Anyway, back to my visit to the Tech Center; see this area at the very back of the enormous parking lot? This is where people who don’t drive Chrysler vehicles had to park, and then walk far in the cold Michigan winters. Yes, Chrysler punished you if you didn’t drive their cars; it’s pretty silly. Now instead of cool JDM machines and VW GTIs, there are literally zero cars there:
Here’s the big parking garage that was almost always full — there’s not a whole lot going on in there:
This is the main lot on the north side. At 3:30 on a Thursday, this place used to be packed:
And what do we have here? Looks like at least eight competitive vehicles in the Chrysler-only lot! This would not have stood pre-pandemic; it was a crime that I’m pretty sure was punishable by death — or at the very least, a month of solitary confinement in a 2007 Dodge Caliber. Or an hour in a climatic chamber.
Look at these prime parking spots right near the entrance — these would be full back in the day, and folks would be walking around this area, some trying to avoid being attacked by Canada Geese (each year, Chrysler’s HR team sent out an email warning employees about the aggressive Canada Geese on the property).
The south entrance on the other side of the building had a few more cars in the lot, since this is where the engine/vehicle testing happens. Plus, that’s where the thermal simulation team hangs out, and trust me: Those are some hard-working folks. Still, the lot was mostly empty:
Obviously, what I’m describing here doesn’t just apply to Chrysler. I stopped by Ford’s HQ a few months back, and saw that the company was apparently using the employee parking lot as a staging yard for new vehicles. Just look at this sea of new Fords:
A huge part of of many our lives — where and how we work — has changed forever. Offices all around the world have become ghost towns, and the big, energetic workplace is, in many cases, gone forever. And while there’s a nostalgic aspect to this that makes me a bit sad, the dominant feelings as I stood there in an empty lot of the second largest office building on earth (second to the Pentagon) — where I’d once worked — were: 1. This world can pivot in an instant, and whatever control I thought I had over that was an illusion and 2. Socially, this is a huge change.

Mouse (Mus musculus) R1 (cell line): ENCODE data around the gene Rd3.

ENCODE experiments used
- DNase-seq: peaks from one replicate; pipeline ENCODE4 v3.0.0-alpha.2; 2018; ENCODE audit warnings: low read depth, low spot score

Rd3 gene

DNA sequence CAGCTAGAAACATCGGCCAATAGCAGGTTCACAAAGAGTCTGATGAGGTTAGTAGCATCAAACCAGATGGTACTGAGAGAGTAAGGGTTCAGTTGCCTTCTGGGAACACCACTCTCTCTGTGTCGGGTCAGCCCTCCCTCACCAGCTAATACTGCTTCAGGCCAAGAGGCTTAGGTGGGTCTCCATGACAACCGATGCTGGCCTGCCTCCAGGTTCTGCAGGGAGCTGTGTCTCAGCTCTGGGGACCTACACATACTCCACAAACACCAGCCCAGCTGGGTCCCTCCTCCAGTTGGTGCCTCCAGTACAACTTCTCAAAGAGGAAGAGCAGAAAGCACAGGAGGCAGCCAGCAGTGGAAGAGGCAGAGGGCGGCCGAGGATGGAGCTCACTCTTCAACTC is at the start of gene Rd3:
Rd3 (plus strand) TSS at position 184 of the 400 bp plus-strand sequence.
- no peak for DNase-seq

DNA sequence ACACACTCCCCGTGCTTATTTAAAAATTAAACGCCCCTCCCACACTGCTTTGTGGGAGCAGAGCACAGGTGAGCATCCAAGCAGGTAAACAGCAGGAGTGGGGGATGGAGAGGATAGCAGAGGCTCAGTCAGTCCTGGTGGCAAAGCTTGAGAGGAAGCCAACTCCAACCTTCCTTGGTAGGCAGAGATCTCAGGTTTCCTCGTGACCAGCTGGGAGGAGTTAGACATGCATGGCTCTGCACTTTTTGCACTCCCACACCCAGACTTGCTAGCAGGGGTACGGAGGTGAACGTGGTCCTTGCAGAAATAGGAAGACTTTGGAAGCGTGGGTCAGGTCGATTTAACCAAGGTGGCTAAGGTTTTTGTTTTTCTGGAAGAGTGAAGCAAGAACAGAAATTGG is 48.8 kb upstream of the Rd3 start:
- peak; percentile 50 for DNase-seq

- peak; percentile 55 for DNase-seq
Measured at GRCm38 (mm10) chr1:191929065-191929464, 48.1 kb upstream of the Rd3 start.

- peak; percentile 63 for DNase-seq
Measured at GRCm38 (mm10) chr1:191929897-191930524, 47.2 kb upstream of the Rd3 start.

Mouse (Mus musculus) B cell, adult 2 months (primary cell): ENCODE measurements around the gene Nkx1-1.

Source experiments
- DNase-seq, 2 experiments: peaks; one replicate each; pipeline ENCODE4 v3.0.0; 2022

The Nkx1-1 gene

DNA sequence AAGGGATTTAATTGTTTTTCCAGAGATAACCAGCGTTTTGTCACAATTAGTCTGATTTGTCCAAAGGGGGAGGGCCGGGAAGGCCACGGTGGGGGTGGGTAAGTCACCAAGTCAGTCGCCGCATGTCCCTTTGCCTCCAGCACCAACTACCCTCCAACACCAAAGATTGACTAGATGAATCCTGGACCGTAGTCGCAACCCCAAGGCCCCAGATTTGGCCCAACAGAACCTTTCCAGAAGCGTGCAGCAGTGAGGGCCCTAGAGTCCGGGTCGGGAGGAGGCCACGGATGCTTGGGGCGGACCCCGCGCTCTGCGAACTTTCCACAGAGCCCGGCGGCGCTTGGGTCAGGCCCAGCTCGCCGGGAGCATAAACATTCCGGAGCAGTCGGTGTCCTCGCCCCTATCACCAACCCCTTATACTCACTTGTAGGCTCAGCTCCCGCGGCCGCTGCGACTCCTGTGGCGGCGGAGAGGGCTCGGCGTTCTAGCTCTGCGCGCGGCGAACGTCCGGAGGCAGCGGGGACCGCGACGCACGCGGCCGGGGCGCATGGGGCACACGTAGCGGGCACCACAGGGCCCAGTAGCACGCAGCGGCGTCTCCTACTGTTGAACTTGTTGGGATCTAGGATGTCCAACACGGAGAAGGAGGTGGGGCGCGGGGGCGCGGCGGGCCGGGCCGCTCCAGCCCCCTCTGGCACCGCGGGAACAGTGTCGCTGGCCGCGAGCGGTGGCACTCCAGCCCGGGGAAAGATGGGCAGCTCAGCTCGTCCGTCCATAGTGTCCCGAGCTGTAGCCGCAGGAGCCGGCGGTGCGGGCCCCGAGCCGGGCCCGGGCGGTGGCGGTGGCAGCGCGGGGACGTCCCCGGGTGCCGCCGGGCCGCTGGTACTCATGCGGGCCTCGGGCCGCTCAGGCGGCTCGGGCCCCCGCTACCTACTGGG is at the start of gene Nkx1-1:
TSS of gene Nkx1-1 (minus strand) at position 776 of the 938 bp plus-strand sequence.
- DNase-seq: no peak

I already talked about the first point involving “control.” I think many of us have struggled with this post-pandemic. The second one is something we have to come to grips with, too: In some ways, the world has become less social. I’ve been working online for the past seven years, and before the pandemic I began thinking about changing that — about returning to a real office. There’s just no substitute for in-person human interaction, and now, during a large part of our day, many of us won’t get that. To me, that daily interaction that I used to have with scores of people at the Chrysler Technical Center had a lot of inherent value. It wasn’t just that I was around people during those eight hours a day, it was that being with them tended to facilitate the growth of friendships outside of work. Even after I left Chrysler, I still hung out with the friends I’d made there, and they regularly introduced me to many new people whom they’d met at the office. Since the pandemic, I don’t see that same level of interaction — folks don’t seem to be hanging out with their coworkers like before. What once represented a great opportunity to build relationships has shriveled.
None of this is a complaint, and certainly, many folks (especially those with families and sweet houses) are loving this new setup, and I think that’s great. I just wanted to talk about what it was like to travel back to that Tech Center, because standing there in that lot and seeing tumbleweeds blow across the once-thriving workplace was a powerful reminder of just how capricious this world can be.